Other capsules with other characteristics are available, but they cost quite a good bit more and are not really worth
the extra, unless you really need them.
On the dynamic side of things, there is not much to say. The cheap
imports are truly dreadful. The good ones all cost a great deal. The only exception I can think of is the Audix
D-Series for drums and the D6 in particular, which sells for about £160 and is the only mic I use for kick drum.
Old Gold resold!
There are some lovely, old dynamic mics out there, the problem is for the
newcomer to the scene, that spotting a bargain requires an encyclopedic knowledge of microphones of the 60's and 70's.
Just because a mic is old or even carries a classic name, does not mean it is any good. Nearly all the leading brands
also carried budget stuff that got sold with domestic reel-to-reel tape recorders. These were nearly all complete and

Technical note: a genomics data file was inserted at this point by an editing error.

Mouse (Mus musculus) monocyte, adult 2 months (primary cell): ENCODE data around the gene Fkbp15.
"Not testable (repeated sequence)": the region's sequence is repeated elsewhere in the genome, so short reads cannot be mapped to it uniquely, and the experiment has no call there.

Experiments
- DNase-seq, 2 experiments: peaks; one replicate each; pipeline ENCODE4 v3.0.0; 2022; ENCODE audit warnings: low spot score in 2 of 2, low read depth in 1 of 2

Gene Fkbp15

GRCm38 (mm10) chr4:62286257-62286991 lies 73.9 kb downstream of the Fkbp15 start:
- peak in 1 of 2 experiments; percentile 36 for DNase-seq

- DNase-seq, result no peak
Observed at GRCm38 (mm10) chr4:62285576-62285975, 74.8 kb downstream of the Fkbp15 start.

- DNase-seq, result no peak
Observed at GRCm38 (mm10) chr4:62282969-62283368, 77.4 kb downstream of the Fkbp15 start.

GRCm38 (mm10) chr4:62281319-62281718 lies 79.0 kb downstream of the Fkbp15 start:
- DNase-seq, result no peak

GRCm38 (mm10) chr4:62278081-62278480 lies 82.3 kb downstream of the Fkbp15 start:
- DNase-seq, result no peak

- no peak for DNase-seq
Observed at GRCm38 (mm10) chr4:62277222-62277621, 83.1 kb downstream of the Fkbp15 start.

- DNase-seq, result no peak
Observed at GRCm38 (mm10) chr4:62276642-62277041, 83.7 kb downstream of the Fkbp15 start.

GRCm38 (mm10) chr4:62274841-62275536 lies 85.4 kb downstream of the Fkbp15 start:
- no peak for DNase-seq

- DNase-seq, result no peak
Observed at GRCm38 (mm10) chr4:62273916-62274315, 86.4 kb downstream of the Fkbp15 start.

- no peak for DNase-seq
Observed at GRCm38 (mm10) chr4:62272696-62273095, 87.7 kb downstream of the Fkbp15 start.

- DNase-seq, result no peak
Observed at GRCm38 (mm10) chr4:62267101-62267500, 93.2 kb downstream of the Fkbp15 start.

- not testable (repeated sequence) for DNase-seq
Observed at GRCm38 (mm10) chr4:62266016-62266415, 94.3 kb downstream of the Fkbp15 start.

utter rubbish that sound as if they had been swallowed by the cat (and are still in there!)
Here is a list of some gems to watch out for. If your favourite old
mic is not on the list, it just means I do not know it - or I do know it and do not like it (e.g. the AKG D12).
D224, D202 D222 and the D200 all used the patented AKG two-way transducer
system and are superb mics for voice, horns, parts of the drum kit and lots of other things. The 200 series are fantastic
snare mics. Also watch out for the D1200, which was AKG's answer to the SM57, only far better!
Of course, everyone would like to get their hands on an original C12, but
the number of fake copies floating around is pretty massive, so you have been warned. In particular, watch out for offer
of old C12s that have been 'rebuilt' or otherwise improved. Very many of these are Chinese copies that someone
has doctored to look like an original. Sometimes the bodies are original, but the insides have been replaced with the
insides from a cheap copy. The old insides were either totally shot, or put inside the body of a copy, therefore making